My home was constantly filled with the music of The Beatles, and the first time I heard them was probably even before I spoke my first words. Every phase of my life has had the music of The Beatles playing as the background score.
Singer Asha Bhosle, who carved out her own independent niche and ruled the roost over the world of music, turns a ripe old 90 on Friday, and notwithstanding a long and eventful musical journey of eight decades, neither her vocal cords are tired nor has she retired…
It was back way, some 80 years ago, when a petite 10-year-old girl Asha Mangeshkar earnestly stood before a studio microphone and recorded her first playback song for composer Datta S. Davjekar, ‘Chala Chala Nav Bal…’ for a Marathi film (‘Majha Bal’ – 1943).
Though it came just a year after her father Pt. Deenanath Mangeshkar’s passing (1942), Asha’s maiden number did not exactly set the film industry on fire but she continued to get humdrum singing assignments, and like her older sibling Lata Mangeshkar, continued the uphill musical sojourn.
After many Marathi songs, she finally landed a Hind film song assignment for ‘Chunariya’ (1948), and then a solo in Hindi for ‘Raat Ki Rani’ (1949), but the struggles were yet to end.
She continued to render side-y type of songs for junior artistes or dancers, and mostly for tier-II films or composers, many frowning at her voice which would not jell with most heroines of the day, or getting overshadowed by other popular voices in those times.
The big moment, and number, came with an established male singer Mohammed Rafi for ‘Boot Polish’ (1954), when they crooned the evergreen number, ‘Nanhe Munne Bachche Teri Mutthi Me Kya Hai’, which caught and turned the nation’s ears to Asha’s voice.
That was an era dominated by female stalwarts like Noorjehan (who later moved to Pakistan), Suraiya, Geeta Roy-Dutt, Shamshad Begum, Zohrabai Ambalewali, Mubarak Begum and more, and even Lata had to jostle through the crowd to make her voice heard.
Perhaps, it was the legendary Omkar Prasad Nayyar who proved to be the turning point for Asha when he made her sing ‘Leke Pehla Pehla Pyaar’ (‘CID’, 1956) with Rafi and it was a runaway hit, along with other songs by Shamshad Begum and Geeta Dutt.
Presumably patting himself for his choice, Nayyar deployed Asha’s voice in all the female lead numbers for ‘Naya Daur’ (1957) which bagged him his first Filmfare Award (1958).
“Then I worked extensively with Asha… People ask me why I never signed Lata to sing… I found Lata’s voice ‘too thin’ and unsuited for my style of music, unlike the other female singers of that era,” chuckled Nayyar in a 1997 interview with this correspondent.
He spoke with pride, how he was “the only” music director to achieve heights of success without ever using Lata Mangeshkar, but exploited the silvery rich voices of others like Asha Bhosle, Geeta Dutta, Shamshad Begum, etc.
Khayyam once narrated to this correspondent how composing for ‘Umrao Jaan’ (1981) was a big challenge for him, coming barely 9 years after the mega-hit musical ‘Pakeezah’ (1972), both centering around the shunned theme of ‘tawaifs’.
“The filmmakers and I decided that not only would ‘Umrao Jaan’ look different but also sound different… So I made Asha sing all the songs, with certain changes in her singing style. Fortunately, it was received very well,” Khayyam said modestly, the occasion was when Asha was named for the Dadasaheb Phalke Award (2000).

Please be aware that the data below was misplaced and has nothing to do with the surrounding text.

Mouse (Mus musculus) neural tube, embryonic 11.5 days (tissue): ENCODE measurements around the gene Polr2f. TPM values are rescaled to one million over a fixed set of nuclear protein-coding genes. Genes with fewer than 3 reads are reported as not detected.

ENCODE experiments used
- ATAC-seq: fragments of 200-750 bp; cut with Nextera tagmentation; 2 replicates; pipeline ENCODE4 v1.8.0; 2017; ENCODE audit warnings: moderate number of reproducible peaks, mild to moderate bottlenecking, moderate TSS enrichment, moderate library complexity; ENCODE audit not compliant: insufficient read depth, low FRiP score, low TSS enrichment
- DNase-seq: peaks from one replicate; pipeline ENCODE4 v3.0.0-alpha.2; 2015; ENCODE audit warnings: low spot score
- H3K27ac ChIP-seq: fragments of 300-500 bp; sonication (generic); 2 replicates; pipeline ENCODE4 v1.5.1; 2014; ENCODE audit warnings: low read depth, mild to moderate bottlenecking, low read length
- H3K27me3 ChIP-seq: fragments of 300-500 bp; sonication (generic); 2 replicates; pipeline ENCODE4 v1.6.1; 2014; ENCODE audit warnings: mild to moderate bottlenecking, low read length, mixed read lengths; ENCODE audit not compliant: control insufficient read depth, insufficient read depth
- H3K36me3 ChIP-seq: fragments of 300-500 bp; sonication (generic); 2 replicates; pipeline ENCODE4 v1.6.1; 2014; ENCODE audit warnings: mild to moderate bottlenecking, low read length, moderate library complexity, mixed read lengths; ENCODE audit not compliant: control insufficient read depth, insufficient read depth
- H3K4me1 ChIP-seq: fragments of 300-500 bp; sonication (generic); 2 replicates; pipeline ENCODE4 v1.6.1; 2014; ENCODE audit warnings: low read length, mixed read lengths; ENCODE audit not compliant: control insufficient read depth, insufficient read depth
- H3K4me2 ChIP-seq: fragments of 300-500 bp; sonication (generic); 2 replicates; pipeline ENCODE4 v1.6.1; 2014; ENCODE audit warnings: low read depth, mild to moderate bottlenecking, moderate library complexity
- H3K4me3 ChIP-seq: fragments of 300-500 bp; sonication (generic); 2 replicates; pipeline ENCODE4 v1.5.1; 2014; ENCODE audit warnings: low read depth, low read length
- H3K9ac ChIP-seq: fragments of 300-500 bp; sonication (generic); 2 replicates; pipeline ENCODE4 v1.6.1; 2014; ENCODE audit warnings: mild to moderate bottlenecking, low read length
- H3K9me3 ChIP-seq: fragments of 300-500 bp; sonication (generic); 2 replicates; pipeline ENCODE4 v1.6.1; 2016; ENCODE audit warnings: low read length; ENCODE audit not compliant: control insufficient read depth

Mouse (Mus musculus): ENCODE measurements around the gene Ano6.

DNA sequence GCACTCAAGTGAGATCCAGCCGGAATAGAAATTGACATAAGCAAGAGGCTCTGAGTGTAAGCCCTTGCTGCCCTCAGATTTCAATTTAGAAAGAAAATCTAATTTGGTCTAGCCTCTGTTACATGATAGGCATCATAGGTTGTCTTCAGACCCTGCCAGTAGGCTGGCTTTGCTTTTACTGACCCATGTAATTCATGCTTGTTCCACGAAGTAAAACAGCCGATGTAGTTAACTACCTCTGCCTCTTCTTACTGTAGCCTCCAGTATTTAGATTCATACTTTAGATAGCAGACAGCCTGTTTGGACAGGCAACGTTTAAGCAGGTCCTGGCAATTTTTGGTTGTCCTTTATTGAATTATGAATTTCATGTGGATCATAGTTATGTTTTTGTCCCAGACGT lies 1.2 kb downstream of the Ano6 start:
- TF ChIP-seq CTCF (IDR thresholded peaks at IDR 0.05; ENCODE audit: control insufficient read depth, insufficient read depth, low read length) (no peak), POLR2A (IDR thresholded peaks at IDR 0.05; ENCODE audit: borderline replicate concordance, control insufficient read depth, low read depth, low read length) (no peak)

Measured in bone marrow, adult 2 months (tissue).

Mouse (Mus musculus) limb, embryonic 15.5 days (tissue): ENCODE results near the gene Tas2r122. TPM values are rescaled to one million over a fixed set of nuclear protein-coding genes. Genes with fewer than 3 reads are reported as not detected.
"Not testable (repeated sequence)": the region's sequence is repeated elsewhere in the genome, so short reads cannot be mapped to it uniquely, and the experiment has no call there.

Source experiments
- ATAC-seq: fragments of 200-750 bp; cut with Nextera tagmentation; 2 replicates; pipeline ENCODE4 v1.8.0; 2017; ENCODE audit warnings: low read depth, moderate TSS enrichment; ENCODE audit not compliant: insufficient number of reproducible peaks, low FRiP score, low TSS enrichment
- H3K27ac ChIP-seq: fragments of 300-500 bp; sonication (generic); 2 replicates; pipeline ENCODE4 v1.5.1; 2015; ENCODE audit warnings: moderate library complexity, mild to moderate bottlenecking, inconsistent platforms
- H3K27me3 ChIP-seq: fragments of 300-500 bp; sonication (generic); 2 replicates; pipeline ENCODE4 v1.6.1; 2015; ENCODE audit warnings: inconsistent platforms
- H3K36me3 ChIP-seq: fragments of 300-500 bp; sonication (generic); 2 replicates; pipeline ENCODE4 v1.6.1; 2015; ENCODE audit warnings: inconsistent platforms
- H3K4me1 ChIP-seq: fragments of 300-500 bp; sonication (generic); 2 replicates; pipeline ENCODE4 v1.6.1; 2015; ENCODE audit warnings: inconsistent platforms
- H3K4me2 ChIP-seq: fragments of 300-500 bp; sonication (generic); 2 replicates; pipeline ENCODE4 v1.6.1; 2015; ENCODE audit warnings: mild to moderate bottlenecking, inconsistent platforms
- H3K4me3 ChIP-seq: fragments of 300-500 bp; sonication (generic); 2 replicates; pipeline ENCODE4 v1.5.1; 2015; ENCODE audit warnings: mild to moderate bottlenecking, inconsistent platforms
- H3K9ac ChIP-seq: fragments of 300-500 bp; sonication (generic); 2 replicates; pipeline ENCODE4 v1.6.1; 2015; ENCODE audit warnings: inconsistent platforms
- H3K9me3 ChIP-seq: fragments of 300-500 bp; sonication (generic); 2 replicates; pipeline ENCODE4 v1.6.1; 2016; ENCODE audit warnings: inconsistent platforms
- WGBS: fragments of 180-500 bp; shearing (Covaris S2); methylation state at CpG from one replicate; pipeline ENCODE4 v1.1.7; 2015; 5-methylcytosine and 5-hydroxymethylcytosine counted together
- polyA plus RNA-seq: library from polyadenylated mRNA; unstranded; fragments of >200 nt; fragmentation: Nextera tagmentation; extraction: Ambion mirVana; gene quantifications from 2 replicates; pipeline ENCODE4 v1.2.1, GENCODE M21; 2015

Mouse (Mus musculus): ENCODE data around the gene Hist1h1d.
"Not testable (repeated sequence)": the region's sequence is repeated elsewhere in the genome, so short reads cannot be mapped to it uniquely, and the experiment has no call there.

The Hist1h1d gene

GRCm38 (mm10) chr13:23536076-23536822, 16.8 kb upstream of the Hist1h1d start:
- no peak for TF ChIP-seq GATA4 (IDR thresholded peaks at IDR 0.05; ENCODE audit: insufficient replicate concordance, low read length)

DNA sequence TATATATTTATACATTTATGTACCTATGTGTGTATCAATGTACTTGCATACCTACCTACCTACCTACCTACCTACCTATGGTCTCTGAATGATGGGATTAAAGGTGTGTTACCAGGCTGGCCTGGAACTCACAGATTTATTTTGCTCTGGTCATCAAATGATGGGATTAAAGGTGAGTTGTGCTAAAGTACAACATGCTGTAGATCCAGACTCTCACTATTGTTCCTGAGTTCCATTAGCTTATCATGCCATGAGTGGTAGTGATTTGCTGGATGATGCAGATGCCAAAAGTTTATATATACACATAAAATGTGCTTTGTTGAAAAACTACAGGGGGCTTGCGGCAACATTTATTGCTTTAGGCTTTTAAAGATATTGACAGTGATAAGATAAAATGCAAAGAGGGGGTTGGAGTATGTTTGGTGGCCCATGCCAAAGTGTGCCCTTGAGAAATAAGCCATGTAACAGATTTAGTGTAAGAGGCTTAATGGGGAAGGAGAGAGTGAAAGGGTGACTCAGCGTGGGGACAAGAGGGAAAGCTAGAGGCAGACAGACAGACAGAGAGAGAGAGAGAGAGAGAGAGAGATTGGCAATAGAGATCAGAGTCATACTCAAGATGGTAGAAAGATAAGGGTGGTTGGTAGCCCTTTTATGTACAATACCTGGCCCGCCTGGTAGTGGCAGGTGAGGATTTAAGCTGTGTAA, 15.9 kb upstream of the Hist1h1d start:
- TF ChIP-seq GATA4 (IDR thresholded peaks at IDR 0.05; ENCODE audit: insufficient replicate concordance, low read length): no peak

However, compared with ‘Pakeezah’, not only did ‘Umrao Jaan’ stand on a different pedestal in public minds, but also won four National Awards (1982) including for Khayyam as Best Music Director and Asha (‘Dil Cheez Kya Hai’).
Over the decades, Asha soared the musical skies with strength with her unique singing gait, flitting from notes to melodies to symphonies to fusion, winning hearts and minds, and edged firmly into the formidable ‘G5 of Music’ – Rafi-Kishore-Mukesh, Lata-Asha.
Unshackling her voice from traditions, Asha reached heights of popularity, effortlessly singing in different genres ranging from regular songs, ghazals, bhajans, qawwalis, pacey-husky-sexy numbers, cabarets, pop, fusion, et al.
In fact, one of her qawwalis composed by Roshan – ‘Nigaahen Milane Ko Jee Chahta Hai’ (‘Dil Hi To Hai’ – 1963), remains among among the Top 5 in the genre since.
So much so that other ‘conservative’ composers like Naushad Ali, Madan Mohan, Jaidev, Roshan, composed songs specially for her or took her voice for certain difficult ones, besides of course, Nayyar, Mohammed Zahur Hashmi ‘Khayyam’, ‘Ravi’ Shankar Sharma, S. D. Burman, Shankar-Jaikishan, Laxmikant Pyarelal, Kalyanji-Anandji, Sonik-Omi, Rakesh Roshan, R. D. Burman and Ravindra Jain.
Then came the era of the modern brigade of Bhappi Lahiri, Ilaiyaraja, A. R. Rahman, Anu Malik, Jatin-Lalit, and many others… even as music tastes shifted from the soothing melody to sheer cacophony…
Simultaneously, her sister Lata also became a trail-blazer, as the senior singers faded away and she competed with the younger era of women crooners.
Asha made international waves, too, becoming the first Indian Grammy nominee (2006), collaborating with albums with global artistes and cricketer Brett Lee (‘You’re the One for Me’ – 2006), belting songs in nearly two dozen Indian and foreign languages, bagging the prestigious Dadasaheb Phalke Award and Padma Vibhushan among many other awards and honours, et al.
Besides the recording studios, she is ranked a MasterChef par excellence, dishing out yummy gourmet cuisine for celebs and runs a global chain of restaurants, Asha’s for over a decade.
On the occasion of awarding the ‘Lata Deenanath Mangeshkar Award’ to Prime Minister Narendra Modi in April 2022, Asha apparently gathered courage to open up her heart before the audience, and regaled them, oft tongue-in-cheek with many little known or unknown facets of her Bharat Ratna Didi’s life and times.